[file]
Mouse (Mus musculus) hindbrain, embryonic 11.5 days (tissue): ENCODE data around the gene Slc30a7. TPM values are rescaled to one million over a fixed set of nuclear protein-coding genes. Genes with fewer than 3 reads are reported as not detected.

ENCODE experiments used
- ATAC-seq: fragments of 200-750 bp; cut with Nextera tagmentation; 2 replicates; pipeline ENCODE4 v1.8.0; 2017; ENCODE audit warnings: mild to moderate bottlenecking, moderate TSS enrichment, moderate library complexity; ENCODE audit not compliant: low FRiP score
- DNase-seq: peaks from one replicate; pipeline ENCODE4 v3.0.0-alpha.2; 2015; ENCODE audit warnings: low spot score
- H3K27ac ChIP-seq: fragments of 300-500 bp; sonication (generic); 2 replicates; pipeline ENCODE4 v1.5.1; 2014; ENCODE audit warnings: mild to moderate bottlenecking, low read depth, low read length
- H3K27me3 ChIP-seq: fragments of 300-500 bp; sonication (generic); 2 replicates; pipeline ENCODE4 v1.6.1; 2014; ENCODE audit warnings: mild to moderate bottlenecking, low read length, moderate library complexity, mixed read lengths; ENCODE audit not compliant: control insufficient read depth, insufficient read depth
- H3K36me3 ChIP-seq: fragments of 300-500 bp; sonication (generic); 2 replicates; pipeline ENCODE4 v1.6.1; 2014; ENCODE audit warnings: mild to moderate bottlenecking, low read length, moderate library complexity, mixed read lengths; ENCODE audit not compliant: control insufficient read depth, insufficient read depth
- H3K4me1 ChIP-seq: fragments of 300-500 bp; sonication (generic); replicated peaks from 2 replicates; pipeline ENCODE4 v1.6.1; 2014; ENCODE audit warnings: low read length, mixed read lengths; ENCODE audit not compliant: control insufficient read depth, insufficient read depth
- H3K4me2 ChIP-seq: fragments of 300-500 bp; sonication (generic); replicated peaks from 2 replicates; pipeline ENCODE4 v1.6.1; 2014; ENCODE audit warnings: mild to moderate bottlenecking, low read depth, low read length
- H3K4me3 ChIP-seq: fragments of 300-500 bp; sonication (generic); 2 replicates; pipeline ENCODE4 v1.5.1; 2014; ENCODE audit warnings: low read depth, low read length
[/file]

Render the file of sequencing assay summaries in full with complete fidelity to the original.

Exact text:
Mouse (Mus musculus) hindbrain, embryonic 11.5 days (tissue): ENCODE data around the gene Slc30a7. TPM values are rescaled to one million over a fixed set of nuclear protein-coding genes. Genes with fewer than 3 reads are reported as not detected.

ENCODE experiments used
- ATAC-seq: fragments of 200-750 bp; cut with Nextera tagmentation; 2 replicates; pipeline ENCODE4 v1.8.0; 2017; ENCODE audit warnings: mild to moderate bottlenecking, moderate TSS enrichment, moderate library complexity; ENCODE audit not compliant: low FRiP score
- DNase-seq: peaks from one replicate; pipeline ENCODE4 v3.0.0-alpha.2; 2015; ENCODE audit warnings: low spot score
- H3K27ac ChIP-seq: fragments of 300-500 bp; sonication (generic); 2 replicates; pipeline ENCODE4 v1.5.1; 2014; ENCODE audit warnings: mild to moderate bottlenecking, low read depth, low read length
- H3K27me3 ChIP-seq: fragments of 300-500 bp; sonication (generic); 2 replicates; pipeline ENCODE4 v1.6.1; 2014; ENCODE audit warnings: mild to moderate bottlenecking, low read length, moderate library complexity, mixed read lengths; ENCODE audit not compliant: control insufficient read depth, insufficient read depth
- H3K36me3 ChIP-seq: fragments of 300-500 bp; sonication (generic); 2 replicates; pipeline ENCODE4 v1.6.1; 2014; ENCODE audit warnings: mild to moderate bottlenecking, low read length, moderate library complexity, mixed read lengths; ENCODE audit not compliant: control insufficient read depth, insufficient read depth
- H3K4me1 ChIP-seq: fragments of 300-500 bp; sonication (generic); replicated peaks from 2 replicates; pipeline ENCODE4 v1.6.1; 2014; ENCODE audit warnings: low read length, mixed read lengths; ENCODE audit not compliant: control insufficient read depth, insufficient read depth
- H3K4me2 ChIP-seq: fragments of 300-500 bp; sonication (generic); replicated peaks from 2 replicates; pipeline ENCODE4 v1.6.1; 2014; ENCODE audit warnings: mild to moderate bottlenecking, low read depth, low read length
- H3K4me3 ChIP-seq: fragments of 300-500 bp; sonication (generic); 2 replicates; pipeline ENCODE4 v1.5.1; 2014; ENCODE audit warnings: low read depth, low read length